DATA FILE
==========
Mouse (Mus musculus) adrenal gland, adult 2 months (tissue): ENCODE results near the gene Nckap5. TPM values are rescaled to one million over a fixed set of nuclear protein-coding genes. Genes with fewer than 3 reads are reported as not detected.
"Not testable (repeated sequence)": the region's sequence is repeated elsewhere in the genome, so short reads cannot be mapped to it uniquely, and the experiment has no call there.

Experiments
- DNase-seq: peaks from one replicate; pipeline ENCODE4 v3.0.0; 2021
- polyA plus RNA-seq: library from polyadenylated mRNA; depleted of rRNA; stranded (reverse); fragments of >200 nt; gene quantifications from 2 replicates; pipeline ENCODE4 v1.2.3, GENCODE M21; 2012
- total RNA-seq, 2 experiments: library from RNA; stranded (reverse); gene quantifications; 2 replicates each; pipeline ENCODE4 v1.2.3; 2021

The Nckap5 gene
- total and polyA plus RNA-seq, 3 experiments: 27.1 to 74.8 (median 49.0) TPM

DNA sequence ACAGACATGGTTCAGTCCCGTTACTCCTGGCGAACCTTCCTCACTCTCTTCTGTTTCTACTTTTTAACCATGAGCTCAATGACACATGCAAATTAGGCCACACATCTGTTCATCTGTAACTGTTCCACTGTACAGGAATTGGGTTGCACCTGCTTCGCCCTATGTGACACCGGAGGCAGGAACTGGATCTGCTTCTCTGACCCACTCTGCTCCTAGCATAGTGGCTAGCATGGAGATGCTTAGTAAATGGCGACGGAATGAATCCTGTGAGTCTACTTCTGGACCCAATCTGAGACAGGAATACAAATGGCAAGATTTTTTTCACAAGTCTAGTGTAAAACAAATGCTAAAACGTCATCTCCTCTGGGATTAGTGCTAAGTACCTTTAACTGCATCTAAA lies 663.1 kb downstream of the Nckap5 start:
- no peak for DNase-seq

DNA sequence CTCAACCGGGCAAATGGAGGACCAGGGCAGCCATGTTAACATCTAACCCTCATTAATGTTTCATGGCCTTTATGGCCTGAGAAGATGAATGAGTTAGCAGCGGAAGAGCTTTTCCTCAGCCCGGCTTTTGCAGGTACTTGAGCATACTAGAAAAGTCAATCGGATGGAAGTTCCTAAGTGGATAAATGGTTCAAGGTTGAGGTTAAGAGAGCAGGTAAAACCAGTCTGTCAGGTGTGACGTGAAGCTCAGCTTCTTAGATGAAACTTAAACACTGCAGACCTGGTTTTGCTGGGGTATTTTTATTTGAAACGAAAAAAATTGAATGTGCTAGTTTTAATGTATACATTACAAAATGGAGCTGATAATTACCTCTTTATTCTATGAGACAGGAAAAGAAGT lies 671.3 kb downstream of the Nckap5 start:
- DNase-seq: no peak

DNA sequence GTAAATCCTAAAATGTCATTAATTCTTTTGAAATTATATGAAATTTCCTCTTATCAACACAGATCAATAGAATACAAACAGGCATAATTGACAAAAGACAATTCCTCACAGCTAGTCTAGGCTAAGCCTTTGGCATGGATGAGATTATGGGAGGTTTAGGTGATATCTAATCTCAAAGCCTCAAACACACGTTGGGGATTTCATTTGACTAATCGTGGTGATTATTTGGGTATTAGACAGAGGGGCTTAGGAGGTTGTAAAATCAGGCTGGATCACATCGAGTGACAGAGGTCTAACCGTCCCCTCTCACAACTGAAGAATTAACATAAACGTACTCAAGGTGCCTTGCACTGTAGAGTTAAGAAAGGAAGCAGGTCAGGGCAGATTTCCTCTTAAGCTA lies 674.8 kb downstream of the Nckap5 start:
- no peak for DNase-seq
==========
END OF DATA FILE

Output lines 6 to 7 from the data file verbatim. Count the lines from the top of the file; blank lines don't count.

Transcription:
- total RNA-seq, 2 experiments: library from RNA; stranded (reverse); gene quantifications; 2 replicates each; pipeline ENCODE4 v1.2.3; 2021

The Nckap5 gene